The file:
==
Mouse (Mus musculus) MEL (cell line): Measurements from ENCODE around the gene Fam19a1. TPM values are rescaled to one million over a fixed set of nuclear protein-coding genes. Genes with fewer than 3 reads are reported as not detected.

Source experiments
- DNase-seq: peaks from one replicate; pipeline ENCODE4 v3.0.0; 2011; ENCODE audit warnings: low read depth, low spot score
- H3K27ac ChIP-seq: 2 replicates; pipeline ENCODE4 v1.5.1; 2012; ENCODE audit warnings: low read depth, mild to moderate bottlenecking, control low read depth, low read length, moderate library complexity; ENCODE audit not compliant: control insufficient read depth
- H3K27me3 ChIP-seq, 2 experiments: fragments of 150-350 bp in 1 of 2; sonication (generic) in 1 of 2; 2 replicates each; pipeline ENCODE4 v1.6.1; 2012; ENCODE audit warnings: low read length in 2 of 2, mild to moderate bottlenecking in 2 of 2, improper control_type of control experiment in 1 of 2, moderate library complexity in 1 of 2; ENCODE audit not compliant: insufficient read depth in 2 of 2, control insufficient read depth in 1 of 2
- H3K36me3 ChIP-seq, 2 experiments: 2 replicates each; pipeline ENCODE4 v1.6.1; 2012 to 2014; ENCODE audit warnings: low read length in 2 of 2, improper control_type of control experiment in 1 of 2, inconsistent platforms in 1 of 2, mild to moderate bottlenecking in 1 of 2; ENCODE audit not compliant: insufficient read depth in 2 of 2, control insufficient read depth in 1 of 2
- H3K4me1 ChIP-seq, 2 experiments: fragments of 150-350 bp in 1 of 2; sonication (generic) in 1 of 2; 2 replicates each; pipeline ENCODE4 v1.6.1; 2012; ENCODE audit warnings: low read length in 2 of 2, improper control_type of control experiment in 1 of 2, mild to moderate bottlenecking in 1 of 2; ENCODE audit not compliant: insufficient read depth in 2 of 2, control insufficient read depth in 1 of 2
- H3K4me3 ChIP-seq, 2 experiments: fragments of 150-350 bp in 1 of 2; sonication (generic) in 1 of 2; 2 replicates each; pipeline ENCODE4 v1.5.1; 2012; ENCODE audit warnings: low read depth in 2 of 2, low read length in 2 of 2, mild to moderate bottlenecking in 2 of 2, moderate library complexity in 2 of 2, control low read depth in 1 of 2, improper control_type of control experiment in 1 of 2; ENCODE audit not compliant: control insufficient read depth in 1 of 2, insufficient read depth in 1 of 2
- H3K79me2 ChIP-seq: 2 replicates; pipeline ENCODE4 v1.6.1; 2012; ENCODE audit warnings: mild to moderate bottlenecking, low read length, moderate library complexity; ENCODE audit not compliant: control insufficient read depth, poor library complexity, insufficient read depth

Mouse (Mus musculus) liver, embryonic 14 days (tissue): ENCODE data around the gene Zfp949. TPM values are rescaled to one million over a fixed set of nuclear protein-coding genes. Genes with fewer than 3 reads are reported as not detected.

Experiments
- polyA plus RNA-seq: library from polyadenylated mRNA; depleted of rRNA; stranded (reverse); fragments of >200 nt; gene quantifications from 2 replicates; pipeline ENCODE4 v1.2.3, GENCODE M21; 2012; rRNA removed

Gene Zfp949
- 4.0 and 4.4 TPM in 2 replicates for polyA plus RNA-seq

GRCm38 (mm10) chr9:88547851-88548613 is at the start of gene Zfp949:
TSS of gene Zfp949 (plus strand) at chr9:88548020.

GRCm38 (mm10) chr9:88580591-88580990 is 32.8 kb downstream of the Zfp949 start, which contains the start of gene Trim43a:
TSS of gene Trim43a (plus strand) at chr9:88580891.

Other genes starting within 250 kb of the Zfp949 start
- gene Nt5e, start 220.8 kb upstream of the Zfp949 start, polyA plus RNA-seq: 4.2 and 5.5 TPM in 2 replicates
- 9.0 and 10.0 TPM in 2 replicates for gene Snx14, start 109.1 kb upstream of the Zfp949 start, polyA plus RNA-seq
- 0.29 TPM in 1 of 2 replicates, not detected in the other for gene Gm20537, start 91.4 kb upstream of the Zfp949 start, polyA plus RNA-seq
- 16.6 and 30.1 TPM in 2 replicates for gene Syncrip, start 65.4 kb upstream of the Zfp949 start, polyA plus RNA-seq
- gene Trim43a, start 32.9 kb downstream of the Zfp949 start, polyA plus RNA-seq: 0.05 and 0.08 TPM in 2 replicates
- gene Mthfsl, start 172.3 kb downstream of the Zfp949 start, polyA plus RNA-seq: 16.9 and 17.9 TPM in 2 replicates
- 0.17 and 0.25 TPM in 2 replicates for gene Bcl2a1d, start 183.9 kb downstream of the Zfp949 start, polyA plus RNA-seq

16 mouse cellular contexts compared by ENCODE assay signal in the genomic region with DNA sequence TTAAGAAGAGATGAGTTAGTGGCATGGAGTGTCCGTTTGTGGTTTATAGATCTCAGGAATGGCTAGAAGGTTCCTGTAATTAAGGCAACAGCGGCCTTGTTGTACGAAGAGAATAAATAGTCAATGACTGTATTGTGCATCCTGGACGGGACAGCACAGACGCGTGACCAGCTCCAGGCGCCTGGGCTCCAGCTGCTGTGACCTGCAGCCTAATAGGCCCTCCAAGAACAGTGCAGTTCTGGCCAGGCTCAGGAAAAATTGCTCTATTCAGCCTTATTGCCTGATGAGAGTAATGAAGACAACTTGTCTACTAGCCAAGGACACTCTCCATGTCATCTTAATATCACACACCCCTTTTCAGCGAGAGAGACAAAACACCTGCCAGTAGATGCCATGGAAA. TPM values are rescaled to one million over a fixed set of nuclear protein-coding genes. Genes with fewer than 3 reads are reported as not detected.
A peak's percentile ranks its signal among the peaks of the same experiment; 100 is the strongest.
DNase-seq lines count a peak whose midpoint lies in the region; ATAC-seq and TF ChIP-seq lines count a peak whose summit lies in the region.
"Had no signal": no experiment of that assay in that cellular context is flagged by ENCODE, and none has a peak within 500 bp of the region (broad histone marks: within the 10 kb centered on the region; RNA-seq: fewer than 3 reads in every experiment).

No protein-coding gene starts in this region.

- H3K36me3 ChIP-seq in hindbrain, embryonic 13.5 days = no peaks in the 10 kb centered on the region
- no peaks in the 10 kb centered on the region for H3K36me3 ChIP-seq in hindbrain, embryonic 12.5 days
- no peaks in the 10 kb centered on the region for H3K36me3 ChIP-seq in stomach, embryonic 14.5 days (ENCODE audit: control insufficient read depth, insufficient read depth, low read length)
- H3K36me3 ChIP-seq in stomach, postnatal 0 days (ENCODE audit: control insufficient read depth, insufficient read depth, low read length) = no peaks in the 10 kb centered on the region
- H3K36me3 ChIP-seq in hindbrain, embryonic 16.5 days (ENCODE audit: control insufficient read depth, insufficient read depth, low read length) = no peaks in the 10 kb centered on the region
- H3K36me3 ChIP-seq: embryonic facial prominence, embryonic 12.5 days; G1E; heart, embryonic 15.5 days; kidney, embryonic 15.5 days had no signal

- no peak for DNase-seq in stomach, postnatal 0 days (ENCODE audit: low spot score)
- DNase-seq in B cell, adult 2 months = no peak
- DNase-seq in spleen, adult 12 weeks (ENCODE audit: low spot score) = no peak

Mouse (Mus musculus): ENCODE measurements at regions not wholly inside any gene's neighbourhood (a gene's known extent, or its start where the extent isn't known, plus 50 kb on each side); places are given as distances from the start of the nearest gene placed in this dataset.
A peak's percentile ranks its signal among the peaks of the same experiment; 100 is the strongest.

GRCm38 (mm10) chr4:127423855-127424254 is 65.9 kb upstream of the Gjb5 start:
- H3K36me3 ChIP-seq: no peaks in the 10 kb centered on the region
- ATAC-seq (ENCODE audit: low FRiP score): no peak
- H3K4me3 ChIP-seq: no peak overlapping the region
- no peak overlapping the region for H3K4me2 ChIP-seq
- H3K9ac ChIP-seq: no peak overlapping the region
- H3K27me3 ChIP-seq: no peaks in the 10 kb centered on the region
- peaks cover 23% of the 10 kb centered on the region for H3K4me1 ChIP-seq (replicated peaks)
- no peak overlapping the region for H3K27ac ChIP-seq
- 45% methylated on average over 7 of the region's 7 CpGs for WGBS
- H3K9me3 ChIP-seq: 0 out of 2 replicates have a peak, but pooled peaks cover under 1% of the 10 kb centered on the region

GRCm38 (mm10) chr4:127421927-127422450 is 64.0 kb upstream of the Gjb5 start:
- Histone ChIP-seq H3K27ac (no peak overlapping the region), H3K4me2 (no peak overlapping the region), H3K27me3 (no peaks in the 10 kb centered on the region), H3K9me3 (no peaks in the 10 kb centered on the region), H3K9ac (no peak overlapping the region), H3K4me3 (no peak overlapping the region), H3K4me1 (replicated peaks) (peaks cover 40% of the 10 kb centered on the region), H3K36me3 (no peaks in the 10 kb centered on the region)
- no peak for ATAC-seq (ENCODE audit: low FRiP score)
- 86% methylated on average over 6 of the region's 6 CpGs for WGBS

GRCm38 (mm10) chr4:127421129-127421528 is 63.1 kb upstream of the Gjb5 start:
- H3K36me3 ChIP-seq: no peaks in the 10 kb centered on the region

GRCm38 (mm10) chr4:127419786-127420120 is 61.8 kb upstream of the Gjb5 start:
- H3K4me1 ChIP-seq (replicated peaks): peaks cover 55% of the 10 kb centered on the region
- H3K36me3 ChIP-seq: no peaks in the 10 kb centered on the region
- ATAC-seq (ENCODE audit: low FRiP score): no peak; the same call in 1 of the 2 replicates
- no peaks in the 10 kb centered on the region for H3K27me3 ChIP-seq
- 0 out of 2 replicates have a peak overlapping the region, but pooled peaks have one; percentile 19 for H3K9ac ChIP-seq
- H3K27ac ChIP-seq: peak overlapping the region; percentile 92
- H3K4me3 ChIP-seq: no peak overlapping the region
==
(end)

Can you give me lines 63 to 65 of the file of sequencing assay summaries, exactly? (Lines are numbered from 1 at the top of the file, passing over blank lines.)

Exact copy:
- ATAC-seq (ENCODE audit: low FRiP score): no peak; the same call in 1 of the 2 replicates
- no peaks in the 10 kb centered on the region for H3K27me3 ChIP-seq
- 0 out of 2 replicates have a peak overlapping the region, but pooled peaks have one; percentile 19 for H3K9ac ChIP-seq